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signal-to-noise ratio
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signal-to-noise ratio
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{{about|signals|statistics|Effect size|other uses|Signal to Noise (disambiguation)}}Signal-to-noise ratio (abbreviated SNR or S/N) is a measure used in science and engineering that compares the level of a desired signal to the level of background noise. SNR is defined as the ratio of signal power to the noise power, often expressed in decibels. A ratio higher than 1:1 (greater than 0 dB) indicates more signal than noise.While SNR is commonly quoted for electrical signals, it can be applied to any form of signal, for example isotope levels in an ice core, biochemical signaling between cells, or financial trading signals. Signal-to-noise ratio is sometimes used metaphorically to refer to the ratio of useful information to false or irrelevant data in a conversation or exchange. For example, in online discussion forums and other online communities, off-topic posts and spam are regarded as "noise" that interferes with the "signal" of appropriate discussion.BOOK,weblink 128, The Music Internet Untangled: Using Online Services to Expand Your Musical Horizons, Breeding, Andy, Giant Path, 2004, 9781932340020, The signal-to-noise ratio, the bandwidth, and the channel capacity of a communication channel are connected by the Shannonâ€“Hartley theorem.- the content below is remote from Wikipedia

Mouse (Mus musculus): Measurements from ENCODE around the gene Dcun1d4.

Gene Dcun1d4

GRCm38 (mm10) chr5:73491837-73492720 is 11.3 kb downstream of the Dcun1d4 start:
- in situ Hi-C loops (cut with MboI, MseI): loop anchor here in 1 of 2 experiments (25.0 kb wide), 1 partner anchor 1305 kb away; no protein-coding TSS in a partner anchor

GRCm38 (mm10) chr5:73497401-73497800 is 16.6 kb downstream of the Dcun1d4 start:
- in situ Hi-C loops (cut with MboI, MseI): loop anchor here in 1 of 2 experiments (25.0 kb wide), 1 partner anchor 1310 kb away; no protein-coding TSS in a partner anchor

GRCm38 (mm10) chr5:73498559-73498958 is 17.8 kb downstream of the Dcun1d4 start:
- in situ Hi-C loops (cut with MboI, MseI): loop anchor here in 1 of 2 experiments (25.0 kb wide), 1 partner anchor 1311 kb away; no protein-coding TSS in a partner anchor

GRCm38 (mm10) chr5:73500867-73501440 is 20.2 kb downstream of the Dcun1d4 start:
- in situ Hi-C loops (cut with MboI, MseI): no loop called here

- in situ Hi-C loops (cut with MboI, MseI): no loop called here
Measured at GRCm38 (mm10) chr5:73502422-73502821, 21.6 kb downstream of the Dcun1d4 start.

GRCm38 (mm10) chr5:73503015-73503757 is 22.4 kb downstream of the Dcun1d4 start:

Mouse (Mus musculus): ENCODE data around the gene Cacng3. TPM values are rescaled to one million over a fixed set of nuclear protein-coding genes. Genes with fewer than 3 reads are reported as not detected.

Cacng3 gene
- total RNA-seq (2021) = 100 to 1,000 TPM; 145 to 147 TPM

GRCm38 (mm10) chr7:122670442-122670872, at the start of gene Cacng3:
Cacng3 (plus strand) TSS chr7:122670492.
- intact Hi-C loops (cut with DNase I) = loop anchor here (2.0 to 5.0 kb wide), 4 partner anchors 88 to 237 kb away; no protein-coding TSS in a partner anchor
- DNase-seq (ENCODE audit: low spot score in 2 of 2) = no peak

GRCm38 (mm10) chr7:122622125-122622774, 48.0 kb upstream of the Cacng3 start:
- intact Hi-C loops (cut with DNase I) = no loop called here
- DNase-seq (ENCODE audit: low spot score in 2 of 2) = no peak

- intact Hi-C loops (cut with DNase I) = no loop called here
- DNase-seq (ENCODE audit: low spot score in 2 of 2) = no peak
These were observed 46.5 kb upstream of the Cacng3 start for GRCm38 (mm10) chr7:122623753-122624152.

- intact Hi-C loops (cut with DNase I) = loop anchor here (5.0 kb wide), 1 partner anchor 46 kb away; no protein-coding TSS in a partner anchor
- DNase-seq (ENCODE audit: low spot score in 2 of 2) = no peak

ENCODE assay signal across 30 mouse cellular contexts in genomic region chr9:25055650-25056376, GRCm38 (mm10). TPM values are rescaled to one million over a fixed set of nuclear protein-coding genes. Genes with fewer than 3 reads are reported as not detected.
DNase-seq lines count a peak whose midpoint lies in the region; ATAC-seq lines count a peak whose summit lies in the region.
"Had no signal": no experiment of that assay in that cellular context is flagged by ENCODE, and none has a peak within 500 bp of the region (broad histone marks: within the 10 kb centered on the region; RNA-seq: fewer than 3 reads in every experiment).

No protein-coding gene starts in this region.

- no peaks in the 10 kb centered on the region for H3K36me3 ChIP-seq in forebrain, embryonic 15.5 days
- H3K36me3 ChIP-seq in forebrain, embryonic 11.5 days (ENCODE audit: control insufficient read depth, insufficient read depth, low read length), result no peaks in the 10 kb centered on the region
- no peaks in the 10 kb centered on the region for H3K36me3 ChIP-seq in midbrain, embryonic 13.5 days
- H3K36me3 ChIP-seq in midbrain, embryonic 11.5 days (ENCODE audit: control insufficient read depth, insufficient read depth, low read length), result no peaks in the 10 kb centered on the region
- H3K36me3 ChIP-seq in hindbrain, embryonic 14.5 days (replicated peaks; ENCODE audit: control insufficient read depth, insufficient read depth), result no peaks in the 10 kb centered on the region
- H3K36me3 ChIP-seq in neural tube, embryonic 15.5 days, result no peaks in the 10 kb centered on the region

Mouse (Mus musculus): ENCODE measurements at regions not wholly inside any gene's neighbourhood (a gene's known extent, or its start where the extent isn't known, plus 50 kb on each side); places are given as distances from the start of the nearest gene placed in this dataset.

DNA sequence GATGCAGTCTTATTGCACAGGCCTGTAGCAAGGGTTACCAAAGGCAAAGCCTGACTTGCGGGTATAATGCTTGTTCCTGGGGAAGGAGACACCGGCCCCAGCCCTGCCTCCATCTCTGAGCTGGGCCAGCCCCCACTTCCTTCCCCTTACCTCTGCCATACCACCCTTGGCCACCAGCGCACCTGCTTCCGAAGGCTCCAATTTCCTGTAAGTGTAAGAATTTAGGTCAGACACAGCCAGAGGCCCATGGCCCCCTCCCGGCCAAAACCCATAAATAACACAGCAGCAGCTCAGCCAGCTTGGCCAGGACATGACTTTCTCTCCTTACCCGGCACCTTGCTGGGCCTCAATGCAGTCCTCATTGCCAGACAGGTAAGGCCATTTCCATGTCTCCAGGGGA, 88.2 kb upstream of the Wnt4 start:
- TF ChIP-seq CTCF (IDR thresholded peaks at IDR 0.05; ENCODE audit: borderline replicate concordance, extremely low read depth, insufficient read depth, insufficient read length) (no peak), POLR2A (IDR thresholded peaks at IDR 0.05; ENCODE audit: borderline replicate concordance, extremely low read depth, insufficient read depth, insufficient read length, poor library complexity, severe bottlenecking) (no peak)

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Definition
Signal-to-noise ratio is defined as the ratio of the power of a signal (meaningful information) to the power of background noise (unwanted signal):
or
mathrm{SNR} = frac{E[S^2]}{sigma^2_mathrm{N}}
where E refers to the expected value, i.e. in this case the mean of
S^2.
Decibels
Because many signals have a very wide dynamic range, signals are often expressed using the logarithmic decibel scale. Based upon the definition of decibel, signal and noise may be expressed in decibels (dB) as
P_mathrm{signal,dB} = 10 log_{10} left ( P_mathrm{signal} right )
and
P_mathrm{noise,dB} = 10 log_{10} left ( P_mathrm{noise} right ).
In a similar manner, SNR may be expressed in decibels as
Dynamic range
The concepts of signal-to-noise ratio and dynamic range are closely related. Dynamic range measures the ratio between the strongest un-distorted signal on a channel and the minimum discernible signal, which for most purposes is the noise level. SNR measures the ratio between an arbitrary signal level (not necessarily the most powerful signal possible) and noise. Measuring signal-to-noise ratios requires the selection of a representative or reference signal. In audio engineering, the reference signal is usually a sine wave at a standardized nominal or alignment level, such as 1 kHz at +4 dBu (1.228 VRMS).SNR is usually taken to indicate an average signal-to-noise ratio, as it is possible that (near) instantaneous signal-to-noise ratios will be considerably different. The concept can be understood as normalizing the noise level to 1 (0 dB) and measuring how far the signal 'stands out'.Difference from conventional power